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RE: Word Locations

From: Bill Moseley <moseley(at)>
Date: Thu Mar 01 2001 - 13:26:07 GMT
At 04:54 AM 03/01/01 -0800, wrote:
>This is not an easy task...

A number of new headers are available in the CVS version of swish to help
with this, too.  The WordCharacters, (and BeginChars, EndChars,
IgnoreFirst...) are displayed per searched index by the new -X (extended
(or is it eXtreme?)) header switch.  -X also will print the "Parsed" query
string which tells you the query as swish sees it (split by wordcharacters,
stopwords removed, words stemmed).

>Today, IMO the best way to do so is the following:
>  - implement the following into the search cgi.
>  - when clicking on the document (e.g. html)
>    -> process searchwords by replacing
>       each found searchword in the doc with
>       the text you want to have...
>    like:
>       s#(searchword)#<FONT...>\$1</FONT>#g

But that doesn't work so well with highlighting phrases.  I currently parse
the source document into an array of tokens, then map that array to a list
of "swish words" meaning split by wordcharacters, and stopwords and HTML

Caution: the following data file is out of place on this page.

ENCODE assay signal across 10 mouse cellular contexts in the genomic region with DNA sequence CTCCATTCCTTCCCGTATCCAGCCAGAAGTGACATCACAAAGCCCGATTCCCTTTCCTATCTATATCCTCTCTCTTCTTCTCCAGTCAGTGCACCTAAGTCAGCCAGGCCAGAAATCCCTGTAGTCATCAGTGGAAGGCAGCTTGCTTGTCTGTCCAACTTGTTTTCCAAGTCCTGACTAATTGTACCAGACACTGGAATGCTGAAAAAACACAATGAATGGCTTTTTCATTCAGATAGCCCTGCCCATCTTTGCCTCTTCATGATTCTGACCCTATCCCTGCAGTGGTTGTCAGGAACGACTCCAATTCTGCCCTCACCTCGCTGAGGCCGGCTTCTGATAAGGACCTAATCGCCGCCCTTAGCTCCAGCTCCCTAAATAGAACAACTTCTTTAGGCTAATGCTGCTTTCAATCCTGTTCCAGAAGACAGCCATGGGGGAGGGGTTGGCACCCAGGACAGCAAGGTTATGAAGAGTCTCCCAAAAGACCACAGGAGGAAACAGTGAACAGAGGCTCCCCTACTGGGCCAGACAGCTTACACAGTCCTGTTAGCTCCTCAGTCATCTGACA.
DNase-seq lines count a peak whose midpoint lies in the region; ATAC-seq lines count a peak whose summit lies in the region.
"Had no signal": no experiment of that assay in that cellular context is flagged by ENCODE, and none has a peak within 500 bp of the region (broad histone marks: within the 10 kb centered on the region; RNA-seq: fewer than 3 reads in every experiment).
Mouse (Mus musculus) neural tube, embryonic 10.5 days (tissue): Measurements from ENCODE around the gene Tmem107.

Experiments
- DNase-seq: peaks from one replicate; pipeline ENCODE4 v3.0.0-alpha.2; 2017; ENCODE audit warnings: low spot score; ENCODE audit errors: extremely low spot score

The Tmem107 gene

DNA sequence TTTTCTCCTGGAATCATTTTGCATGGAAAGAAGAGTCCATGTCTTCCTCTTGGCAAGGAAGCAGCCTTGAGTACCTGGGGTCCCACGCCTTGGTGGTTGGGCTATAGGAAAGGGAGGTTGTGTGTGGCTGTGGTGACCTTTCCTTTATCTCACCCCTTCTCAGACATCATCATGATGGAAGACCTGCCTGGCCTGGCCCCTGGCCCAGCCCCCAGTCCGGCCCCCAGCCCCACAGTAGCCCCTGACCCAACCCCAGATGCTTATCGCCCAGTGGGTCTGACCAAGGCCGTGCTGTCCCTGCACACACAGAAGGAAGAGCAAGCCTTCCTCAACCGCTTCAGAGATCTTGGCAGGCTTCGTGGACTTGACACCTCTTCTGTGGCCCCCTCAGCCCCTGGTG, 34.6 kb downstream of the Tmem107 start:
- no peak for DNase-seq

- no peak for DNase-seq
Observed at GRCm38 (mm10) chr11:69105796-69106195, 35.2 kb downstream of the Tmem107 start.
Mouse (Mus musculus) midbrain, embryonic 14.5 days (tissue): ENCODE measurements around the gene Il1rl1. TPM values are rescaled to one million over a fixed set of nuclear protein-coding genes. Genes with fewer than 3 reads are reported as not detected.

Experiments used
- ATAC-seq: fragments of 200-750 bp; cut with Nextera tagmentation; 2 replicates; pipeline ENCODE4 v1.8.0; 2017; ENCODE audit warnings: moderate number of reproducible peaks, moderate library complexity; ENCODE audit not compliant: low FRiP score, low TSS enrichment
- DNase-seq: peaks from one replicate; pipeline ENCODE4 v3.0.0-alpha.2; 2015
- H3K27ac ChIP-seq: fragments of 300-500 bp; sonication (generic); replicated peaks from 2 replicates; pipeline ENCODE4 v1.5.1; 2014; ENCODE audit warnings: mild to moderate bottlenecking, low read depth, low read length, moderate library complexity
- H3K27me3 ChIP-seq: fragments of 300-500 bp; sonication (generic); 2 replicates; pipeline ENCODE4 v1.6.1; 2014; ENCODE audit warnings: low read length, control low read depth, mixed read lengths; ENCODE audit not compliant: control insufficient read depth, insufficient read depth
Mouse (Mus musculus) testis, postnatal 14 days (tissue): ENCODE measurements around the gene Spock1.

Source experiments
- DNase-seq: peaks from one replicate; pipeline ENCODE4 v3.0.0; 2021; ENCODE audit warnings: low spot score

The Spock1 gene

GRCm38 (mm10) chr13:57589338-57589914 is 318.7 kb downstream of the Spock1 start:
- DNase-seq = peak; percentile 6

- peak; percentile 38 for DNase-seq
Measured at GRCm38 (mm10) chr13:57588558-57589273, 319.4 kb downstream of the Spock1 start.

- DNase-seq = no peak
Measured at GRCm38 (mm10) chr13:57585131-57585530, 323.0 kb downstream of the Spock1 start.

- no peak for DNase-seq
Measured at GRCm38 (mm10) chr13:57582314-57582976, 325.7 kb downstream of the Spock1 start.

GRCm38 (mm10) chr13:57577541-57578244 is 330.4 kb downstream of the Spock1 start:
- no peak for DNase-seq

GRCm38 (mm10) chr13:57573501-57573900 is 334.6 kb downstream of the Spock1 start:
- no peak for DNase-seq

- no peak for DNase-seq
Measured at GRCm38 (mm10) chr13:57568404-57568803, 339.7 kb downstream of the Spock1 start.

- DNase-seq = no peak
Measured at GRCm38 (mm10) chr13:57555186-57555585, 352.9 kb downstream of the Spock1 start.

tags removed.  I do that for each meta tag in the document so I can
highlight the right part of the document.  And I also parse the document
into "layers", so that I can search for parts of a href URL, and then
highlight the entire <A> tag link text.  With this information you can do
phrase highlighting, too, since you now know the position of each word.  

That can be a lot of processing for each document returned in a search
result, so then you have to think about pre-parsing the docs.

And then it's a guess, at best, since complicated queries can cause words
to be highlighted in a document when that was not a word that selected for
that document.

Since I'm trying to imitate the swish indexing parser, it might be nice to
have the parser available as part of the swish C library.  But perl make
this stuff easy, too.

Bill Moseley
Received on Thu Mar 1 13:31:23 2001